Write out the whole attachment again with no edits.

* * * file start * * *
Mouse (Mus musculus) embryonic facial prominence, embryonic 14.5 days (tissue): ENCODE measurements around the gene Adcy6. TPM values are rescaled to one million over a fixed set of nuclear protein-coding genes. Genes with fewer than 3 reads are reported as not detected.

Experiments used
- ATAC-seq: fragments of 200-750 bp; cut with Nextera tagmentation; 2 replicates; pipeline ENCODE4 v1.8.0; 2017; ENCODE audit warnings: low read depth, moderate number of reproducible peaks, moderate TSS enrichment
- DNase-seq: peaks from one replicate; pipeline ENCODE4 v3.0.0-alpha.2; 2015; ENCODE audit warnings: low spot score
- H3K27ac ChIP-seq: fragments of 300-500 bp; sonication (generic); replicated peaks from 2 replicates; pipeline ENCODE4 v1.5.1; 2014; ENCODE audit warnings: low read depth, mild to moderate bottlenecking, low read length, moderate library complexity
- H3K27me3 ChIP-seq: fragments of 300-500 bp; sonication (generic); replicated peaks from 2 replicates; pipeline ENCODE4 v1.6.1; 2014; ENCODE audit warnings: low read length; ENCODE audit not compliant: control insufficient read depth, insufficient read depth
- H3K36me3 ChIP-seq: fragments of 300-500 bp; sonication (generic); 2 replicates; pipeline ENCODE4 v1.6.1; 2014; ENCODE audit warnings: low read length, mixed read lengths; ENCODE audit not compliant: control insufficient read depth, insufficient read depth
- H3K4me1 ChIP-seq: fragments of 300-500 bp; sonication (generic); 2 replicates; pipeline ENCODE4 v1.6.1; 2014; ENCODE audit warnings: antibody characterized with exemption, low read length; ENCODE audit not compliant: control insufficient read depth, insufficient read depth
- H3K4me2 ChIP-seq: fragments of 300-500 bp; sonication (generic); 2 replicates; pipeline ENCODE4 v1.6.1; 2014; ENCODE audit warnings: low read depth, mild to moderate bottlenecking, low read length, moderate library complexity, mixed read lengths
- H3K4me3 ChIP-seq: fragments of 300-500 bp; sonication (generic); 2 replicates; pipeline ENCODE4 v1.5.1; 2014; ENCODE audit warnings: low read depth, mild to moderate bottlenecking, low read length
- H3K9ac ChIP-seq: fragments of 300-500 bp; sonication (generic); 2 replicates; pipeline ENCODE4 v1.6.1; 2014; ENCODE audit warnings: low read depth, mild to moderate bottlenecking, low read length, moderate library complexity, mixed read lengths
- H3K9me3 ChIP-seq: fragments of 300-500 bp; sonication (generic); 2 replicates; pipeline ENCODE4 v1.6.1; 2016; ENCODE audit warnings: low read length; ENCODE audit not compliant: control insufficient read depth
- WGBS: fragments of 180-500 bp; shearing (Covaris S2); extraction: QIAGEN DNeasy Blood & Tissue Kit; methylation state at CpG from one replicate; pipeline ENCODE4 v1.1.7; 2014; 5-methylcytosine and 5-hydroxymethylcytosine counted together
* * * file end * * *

Mouse (Mus musculus) embryonic facial prominence, embryonic 14.5 days (tissue): ENCODE measurements around the gene Adcy6. TPM values are rescaled to one million over a fixed set of nuclear protein-coding genes. Genes with fewer than 3 reads are reported as not detected.

Experiments used
- ATAC-seq: fragments of 200-750 bp; cut with Nextera tagmentation; 2 replicates; pipeline ENCODE4 v1.8.0; 2017; ENCODE audit warnings: low read depth, moderate number of reproducible peaks, moderate TSS enrichment
- DNase-seq: peaks from one replicate; pipeline ENCODE4 v3.0.0-alpha.2; 2015; ENCODE audit warnings: low spot score
- H3K27ac ChIP-seq: fragments of 300-500 bp; sonication (generic); replicated peaks from 2 replicates; pipeline ENCODE4 v1.5.1; 2014; ENCODE audit warnings: low read depth, mild to moderate bottlenecking, low read length, moderate library complexity
- H3K27me3 ChIP-seq: fragments of 300-500 bp; sonication (generic); replicated peaks from 2 replicates; pipeline ENCODE4 v1.6.1; 2014; ENCODE audit warnings: low read length; ENCODE audit not compliant: control insufficient read depth, insufficient read depth
- H3K36me3 ChIP-seq: fragments of 300-500 bp; sonication (generic); 2 replicates; pipeline ENCODE4 v1.6.1; 2014; ENCODE audit warnings: low read length, mixed read lengths; ENCODE audit not compliant: control insufficient read depth, insufficient read depth
- H3K4me1 ChIP-seq: fragments of 300-500 bp; sonication (generic); 2 replicates; pipeline ENCODE4 v1.6.1; 2014; ENCODE audit warnings: antibody characterized with exemption, low read length; ENCODE audit not compliant: control insufficient read depth, insufficient read depth
- H3K4me2 ChIP-seq: fragments of 300-500 bp; sonication (generic); 2 replicates; pipeline ENCODE4 v1.6.1; 2014; ENCODE audit warnings: low read depth, mild to moderate bottlenecking, low read length, moderate library complexity, mixed read lengths
- H3K4me3 ChIP-seq: fragments of 300-500 bp; sonication (generic); 2 replicates; pipeline ENCODE4 v1.5.1; 2014; ENCODE audit warnings: low read depth, mild to moderate bottlenecking, low read length
- H3K9ac ChIP-seq: fragments of 300-500 bp; sonication (generic); 2 replicates; pipeline ENCODE4 v1.6.1; 2014; ENCODE audit warnings: low read depth, mild to moderate bottlenecking, low read length, moderate library complexity, mixed read lengths
- H3K9me3 ChIP-seq: fragments of 300-500 bp; sonication (generic); 2 replicates; pipeline ENCODE4 v1.6.1; 2016; ENCODE audit warnings: low read length; ENCODE audit not compliant: control insufficient read depth
- WGBS: fragments of 180-500 bp; shearing (Covaris S2); extraction: QIAGEN DNeasy Blood & Tissue Kit; methylation state at CpG from one replicate; pipeline ENCODE4 v1.1.7; 2014; 5-methylcytosine and 5-hydroxymethylcytosine counted together